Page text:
Solving Water Crises Begins With Good Data

Negotiations over future allocations of water from the Colorado River (southwestern US) are contentious, and intensifying. A new study providing comprehensive accounting for all uses of the river's water can aid design of strategies for bringing use back into balance with available supplies.
Published in Earth & Environment
Solving Water Crises Begins With Good Data
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The Colorado River in the southwestern US is getting a lot of media attention lately, for good reason. Since 2000, more water has been consumed from the river basin and its reservoirs than melting snows and summer monsoons have been able to replenish. As a result, Lakes Mead and Powell -- the two largest reservoirs in the US -- are now three-quarters empty, the river no longer reaches the Gulf of California in Mexico,  and persistent water shortages threaten the security of cities, farms, electricity generation, recreation, and ecological health. 

As I've long advised my university students and fellow water professionals, any efforts to resolve a water crisis must be founded on  accurate and complete data characterizing available water supplies and uses. Detailed knowledge of how and where a river’s water is being used can aid design of strategies and plans for bringing water use back into balance with available supplies, while ensuring that sufficient water remains in freshwater ecosystems to sustain their health. Yet despite the Colorado River’s importance to more than 40 million people and more than two million hectares (>5 million acres) of cropland,  a full sectoral and crop-specific accounting of where all of the river's water goes en route to its delta has never been attempted, until now.

The seven 'accounting units' used in this study are displayed here. 

We have just published a complete water budget for the Colorado River in Communications Earth & Environment. Ironically, our motivation for compiling this water budget  emerged from our frustrations over the manner in which our previously published research was being regularly miscommunicated in the media! In 2020, we  published a paper in Nature Sustainability that included a partial water budget for the Colorado River. That study did not attempt to account for the 12% of the river's water that is exported outside of the basin's physical boundary, nor did it account for the substantial volume of water (30%) that either evaporates from reservoirs or is evapotranspired from riparian and wetland vegetation. However, many media reporters overlooked the fact that our water budget did not account for all water consumed from the river basin, and media statements based on our research began suggesting that "Nearly 80% of the Colorado River's water goes to irrigated agriculture," which is not accurate, and is misleading. As our new study reports, when accounting for ALL water consumed from the river,  the proportion of river water going to farms amounts to just over 50%.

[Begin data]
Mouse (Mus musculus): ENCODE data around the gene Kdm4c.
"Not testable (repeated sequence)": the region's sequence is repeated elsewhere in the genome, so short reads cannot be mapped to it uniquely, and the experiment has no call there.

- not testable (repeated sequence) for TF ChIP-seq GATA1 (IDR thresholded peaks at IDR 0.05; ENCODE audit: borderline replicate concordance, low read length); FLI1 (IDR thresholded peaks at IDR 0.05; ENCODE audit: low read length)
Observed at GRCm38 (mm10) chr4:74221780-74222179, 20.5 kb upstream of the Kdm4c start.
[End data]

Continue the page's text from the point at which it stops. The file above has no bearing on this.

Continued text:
Water consumption by sector in the Colorado River Basin and sub-basins (including exports), based on 2000-2019 averages.

These differences in water accounting matter greatly in a river basin with so much at stake. The region has been experiencing a 'megadrought' since 2000 that has reduced river flows by  20%. Climate scientists assert that this is a bellwether of long-term, climate-driven aridification in the region. It is of critical importance that the state and federal negotiators presently debating future water allocations are being informed with an accurate tabulation of where all of the river's water goes presently. Such accounting is essential in designing strategies for rebalancing water consumption with available supplies.

Our water budget details how and where the water is being consumed, including estimates of the volume of water being consumed by individual crops in different areas of the river basin. This level of detail can help water managers understand how much water might be saved by shifting to alternative crops, or by repurposing some portion of farmlands for habitat restoration or renewable energy generation. It is also important to understand trends in water use; our data indicate that during 2000-2019, combined urban and agricultural water use in the Upper Basin increased by 5% while these uses decreased in the Lower Basin by 24%.

An accurate tabulation of a water budget can also be useful to media reporters in formulating comparisons among water-use categories that can capture reader attention, educating them in the process. For instance, our study found that water consumed in irrigated agriculture is three times greater than the volume used in cities, and in fact, the irrigation of just two crops -- alfalfa and grass hay fed to cows for beef and dairy production -- consumes as much water as all of the cities using Colorado River water. 

Another important achievement of our study was our estimation of the volume of water being consumed by riparian and wetland vegetation through evapotranspiration.  Over recent decades, this volume has been reduced considerably because of the drying of the river's delta in Mexico, which wiped out a vast and highly productive wetland along with the native tribe of Cucupa that depended on the delta's natural bounty.  If human uses of the river's water are not substantially reduced, and climate warming continues to reduce the river's natural flow, more losses of riparian and wetland vegetation -- and greater imperilment of native species -- can be expected.

Summary of the Colorado River Basin’s water supplies (left side) and all water consumed in each sub-basin, in each water use sector, and by individual crops. All estimates based on 2000-2019 averages. MCI = municipal, industrial, and Industrial uses

    

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